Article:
Company develops biometrics for use by Brazilian electoral system
September 05, 2018
By Suzel Tunes | FAPESP Research for Innovation – In Brazil’s next general elections scheduled for October 2018, more than 2,800 municipalities across the country will use biometrics to identify voters. According to data from the Electoral High Court (TSE), more than 87 million people had registered digital fingerprints by July.
The TSE aims to complete fingerprint registration of the entire electorate – more than 147 million people – by 2022. In this venture, it is relying on biometric software developed by Griaule.
Griaule is the only supplier of biometric individualization to the TSE. Its contract was awarded by competitive bidding. It was founded 16 years ago and has established itself with support from the FAPESP Innovative Research in Small Business Program (PIPE). It has also won federal funding from the Brazilian Innovation Agency (FINEP) and the National Council for Scientific and Technological Development (CNPq).
João Pedro Weber, Griaule’s project manager, says the business was started in 2002 when founder Iron Calil Daher, an electrical engineer, moved from Goiânia to São Paulo State to incubate Griaule at the University of Campinas (UNICAMP). “Proximity to the university enabled us to bring in some highly talented people to join the team,” Weber recalls.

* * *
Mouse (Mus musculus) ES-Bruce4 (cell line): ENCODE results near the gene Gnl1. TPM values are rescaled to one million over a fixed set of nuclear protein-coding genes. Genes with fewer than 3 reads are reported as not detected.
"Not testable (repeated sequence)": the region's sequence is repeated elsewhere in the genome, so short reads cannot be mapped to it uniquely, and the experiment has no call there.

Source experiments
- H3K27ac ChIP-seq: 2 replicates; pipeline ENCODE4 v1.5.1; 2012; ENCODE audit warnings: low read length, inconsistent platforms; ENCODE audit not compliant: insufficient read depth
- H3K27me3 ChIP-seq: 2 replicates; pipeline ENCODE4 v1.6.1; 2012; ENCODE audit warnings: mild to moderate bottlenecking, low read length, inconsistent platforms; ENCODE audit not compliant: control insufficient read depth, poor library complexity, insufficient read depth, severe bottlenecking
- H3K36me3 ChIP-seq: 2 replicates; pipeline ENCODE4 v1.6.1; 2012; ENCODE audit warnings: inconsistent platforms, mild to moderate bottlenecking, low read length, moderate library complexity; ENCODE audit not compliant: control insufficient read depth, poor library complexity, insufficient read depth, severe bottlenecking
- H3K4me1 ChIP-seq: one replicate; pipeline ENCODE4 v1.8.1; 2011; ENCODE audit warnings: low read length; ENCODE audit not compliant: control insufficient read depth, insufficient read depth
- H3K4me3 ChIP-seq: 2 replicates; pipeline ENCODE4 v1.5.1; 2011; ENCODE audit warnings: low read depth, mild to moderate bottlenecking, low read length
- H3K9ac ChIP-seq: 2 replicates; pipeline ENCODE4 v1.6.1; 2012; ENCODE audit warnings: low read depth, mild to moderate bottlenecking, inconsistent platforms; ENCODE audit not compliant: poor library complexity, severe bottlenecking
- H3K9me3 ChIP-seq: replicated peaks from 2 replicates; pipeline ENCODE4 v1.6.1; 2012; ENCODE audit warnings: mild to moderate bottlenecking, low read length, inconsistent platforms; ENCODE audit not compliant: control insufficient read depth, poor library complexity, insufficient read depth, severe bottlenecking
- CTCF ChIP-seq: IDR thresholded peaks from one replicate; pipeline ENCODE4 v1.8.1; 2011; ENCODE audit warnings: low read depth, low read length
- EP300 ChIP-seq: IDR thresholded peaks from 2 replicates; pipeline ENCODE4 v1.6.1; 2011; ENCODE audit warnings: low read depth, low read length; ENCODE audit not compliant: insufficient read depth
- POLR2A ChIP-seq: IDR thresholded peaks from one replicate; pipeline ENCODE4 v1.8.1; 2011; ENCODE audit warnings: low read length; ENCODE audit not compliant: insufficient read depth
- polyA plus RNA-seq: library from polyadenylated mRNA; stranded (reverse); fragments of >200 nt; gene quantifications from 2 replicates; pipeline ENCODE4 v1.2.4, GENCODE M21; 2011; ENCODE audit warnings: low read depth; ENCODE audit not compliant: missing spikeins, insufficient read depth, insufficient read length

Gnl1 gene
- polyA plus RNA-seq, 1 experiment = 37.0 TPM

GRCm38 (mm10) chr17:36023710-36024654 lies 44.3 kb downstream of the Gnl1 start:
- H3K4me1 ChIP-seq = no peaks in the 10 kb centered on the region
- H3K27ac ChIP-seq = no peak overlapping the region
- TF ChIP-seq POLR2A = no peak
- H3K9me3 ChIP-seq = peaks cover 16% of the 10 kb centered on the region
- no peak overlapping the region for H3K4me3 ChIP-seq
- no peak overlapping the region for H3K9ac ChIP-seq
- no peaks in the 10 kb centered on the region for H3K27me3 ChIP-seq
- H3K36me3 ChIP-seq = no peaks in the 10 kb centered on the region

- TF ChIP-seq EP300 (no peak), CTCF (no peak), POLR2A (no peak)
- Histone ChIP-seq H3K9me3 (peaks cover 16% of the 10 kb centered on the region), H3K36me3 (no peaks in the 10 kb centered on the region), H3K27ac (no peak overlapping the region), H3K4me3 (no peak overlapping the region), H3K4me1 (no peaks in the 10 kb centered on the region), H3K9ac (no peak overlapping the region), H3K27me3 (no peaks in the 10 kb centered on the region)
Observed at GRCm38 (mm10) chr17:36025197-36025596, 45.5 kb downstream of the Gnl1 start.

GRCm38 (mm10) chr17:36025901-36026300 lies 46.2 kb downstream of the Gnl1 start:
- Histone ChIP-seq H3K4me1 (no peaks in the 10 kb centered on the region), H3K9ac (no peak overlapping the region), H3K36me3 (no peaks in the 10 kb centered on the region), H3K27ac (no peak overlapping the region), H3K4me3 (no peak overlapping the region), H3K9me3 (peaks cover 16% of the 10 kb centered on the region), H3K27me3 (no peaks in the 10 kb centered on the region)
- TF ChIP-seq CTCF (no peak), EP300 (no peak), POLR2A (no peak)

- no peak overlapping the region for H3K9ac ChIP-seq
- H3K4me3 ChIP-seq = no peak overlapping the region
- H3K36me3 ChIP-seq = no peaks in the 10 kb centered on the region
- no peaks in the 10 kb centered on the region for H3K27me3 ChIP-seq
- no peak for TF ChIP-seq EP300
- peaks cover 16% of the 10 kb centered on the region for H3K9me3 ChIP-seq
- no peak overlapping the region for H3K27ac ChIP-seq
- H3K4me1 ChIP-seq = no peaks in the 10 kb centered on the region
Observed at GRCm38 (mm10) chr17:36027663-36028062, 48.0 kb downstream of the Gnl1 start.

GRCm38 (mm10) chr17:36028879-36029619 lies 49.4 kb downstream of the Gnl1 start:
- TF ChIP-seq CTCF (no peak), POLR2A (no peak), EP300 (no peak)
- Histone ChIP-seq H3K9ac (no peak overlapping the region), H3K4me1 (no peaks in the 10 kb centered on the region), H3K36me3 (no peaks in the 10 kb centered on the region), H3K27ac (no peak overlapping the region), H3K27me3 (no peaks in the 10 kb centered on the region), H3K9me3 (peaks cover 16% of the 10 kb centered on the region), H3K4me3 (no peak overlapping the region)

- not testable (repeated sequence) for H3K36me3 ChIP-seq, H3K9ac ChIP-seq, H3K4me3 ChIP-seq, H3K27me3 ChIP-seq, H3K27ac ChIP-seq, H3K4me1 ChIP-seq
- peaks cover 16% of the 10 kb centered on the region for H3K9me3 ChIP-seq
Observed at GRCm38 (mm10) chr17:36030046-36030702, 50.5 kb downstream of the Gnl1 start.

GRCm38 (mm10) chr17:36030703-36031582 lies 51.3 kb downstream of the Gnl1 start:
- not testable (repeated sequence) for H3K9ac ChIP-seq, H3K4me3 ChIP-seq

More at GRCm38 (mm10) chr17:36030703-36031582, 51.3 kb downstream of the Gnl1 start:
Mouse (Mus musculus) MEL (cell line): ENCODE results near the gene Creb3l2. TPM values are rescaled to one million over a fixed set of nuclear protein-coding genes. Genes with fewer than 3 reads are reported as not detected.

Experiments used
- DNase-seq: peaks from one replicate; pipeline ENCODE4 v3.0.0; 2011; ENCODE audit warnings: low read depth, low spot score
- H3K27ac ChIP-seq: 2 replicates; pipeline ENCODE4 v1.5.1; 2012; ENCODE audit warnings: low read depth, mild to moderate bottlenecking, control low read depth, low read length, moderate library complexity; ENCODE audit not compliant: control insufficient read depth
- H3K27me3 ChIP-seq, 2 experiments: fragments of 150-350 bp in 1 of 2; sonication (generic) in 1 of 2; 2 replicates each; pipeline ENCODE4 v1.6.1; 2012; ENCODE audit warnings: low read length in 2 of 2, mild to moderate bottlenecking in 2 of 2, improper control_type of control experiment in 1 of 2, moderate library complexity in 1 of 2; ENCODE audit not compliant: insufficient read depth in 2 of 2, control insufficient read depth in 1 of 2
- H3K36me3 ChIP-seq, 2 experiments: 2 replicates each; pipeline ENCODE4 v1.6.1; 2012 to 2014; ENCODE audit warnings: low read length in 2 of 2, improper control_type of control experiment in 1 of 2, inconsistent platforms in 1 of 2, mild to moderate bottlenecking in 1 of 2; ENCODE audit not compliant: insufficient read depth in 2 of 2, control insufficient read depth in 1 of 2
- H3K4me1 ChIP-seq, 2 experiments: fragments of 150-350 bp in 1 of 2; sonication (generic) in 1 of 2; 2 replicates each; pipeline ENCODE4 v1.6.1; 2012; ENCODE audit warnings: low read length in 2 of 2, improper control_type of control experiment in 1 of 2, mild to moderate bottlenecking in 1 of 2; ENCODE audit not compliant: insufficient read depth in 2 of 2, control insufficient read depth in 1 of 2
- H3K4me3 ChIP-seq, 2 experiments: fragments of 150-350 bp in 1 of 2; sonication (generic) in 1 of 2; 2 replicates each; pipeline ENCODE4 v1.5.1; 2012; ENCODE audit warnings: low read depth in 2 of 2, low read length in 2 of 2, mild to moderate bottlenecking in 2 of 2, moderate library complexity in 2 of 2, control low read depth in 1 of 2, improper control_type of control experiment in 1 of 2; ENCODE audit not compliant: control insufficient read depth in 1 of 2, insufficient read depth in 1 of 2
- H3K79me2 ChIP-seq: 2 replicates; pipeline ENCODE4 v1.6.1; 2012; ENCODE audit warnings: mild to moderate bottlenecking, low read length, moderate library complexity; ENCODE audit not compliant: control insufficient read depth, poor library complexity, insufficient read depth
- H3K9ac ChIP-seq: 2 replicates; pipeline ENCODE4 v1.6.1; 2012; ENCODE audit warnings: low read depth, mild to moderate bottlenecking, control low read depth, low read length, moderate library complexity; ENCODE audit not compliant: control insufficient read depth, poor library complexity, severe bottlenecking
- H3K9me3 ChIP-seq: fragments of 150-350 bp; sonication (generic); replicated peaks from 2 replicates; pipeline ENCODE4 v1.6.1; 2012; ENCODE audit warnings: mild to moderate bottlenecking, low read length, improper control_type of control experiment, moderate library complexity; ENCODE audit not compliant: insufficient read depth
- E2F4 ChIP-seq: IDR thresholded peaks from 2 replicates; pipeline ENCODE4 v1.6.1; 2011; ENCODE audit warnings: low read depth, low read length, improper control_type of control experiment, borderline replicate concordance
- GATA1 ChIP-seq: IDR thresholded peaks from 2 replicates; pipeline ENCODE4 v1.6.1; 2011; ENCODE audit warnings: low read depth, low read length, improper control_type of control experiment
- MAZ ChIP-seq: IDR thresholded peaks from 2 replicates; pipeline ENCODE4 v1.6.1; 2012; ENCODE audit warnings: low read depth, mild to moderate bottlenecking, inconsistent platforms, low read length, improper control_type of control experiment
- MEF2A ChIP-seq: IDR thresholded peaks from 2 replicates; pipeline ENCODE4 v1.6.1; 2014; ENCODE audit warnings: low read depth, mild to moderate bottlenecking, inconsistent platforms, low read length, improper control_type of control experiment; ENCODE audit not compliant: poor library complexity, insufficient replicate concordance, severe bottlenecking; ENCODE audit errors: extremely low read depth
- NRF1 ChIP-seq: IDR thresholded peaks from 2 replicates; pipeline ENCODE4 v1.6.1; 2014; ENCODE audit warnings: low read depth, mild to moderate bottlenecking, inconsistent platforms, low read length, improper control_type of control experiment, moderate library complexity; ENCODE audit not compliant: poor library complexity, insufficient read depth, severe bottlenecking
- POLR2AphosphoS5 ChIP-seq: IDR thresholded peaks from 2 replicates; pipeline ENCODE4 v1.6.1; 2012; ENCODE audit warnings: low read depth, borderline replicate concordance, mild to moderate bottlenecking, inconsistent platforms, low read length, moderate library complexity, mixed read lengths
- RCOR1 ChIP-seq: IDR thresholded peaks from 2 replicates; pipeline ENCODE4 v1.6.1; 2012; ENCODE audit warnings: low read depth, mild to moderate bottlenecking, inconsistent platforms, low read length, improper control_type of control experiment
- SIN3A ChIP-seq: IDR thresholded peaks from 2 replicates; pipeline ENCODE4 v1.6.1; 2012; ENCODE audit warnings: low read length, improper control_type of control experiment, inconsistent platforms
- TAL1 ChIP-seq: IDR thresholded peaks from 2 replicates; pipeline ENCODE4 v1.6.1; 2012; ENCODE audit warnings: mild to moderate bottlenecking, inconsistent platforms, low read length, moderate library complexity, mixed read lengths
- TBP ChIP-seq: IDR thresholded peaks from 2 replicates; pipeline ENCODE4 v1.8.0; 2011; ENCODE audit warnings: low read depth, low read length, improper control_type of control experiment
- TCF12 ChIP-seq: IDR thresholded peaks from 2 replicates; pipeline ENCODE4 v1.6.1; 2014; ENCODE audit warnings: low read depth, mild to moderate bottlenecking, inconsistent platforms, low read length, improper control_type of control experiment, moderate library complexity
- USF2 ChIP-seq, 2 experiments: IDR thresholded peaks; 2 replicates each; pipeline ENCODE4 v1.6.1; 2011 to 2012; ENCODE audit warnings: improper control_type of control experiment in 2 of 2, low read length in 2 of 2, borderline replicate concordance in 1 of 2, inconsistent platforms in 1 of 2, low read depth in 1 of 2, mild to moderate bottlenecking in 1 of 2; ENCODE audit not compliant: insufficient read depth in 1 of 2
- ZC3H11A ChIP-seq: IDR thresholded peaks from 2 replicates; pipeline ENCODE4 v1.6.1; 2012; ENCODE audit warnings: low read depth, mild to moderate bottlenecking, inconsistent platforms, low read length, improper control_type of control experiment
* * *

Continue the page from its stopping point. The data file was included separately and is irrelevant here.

Griaule incubated between 2002 and 2005, a period that was “crucial for us to build a solid base” from both the technical and the business standpoint, he explains. The first project undertaken with support from PIPE was submitted directly for Phase 2, which requires the development of an innovation. It began in 2004 with the aim of upgrading the automatic fingerprint identification system (AFIS) already marketed by the firm.
Recognition came swiftly. In 2005, the firm won the FINEP Award for Technological Innovation in the category Small Enterprises in the Southeast Region. A year later, it achieved international visibility by winning the Fingerprint Verification Competition with the AFIS that had the lowest error rate, standing out among 150 competitors.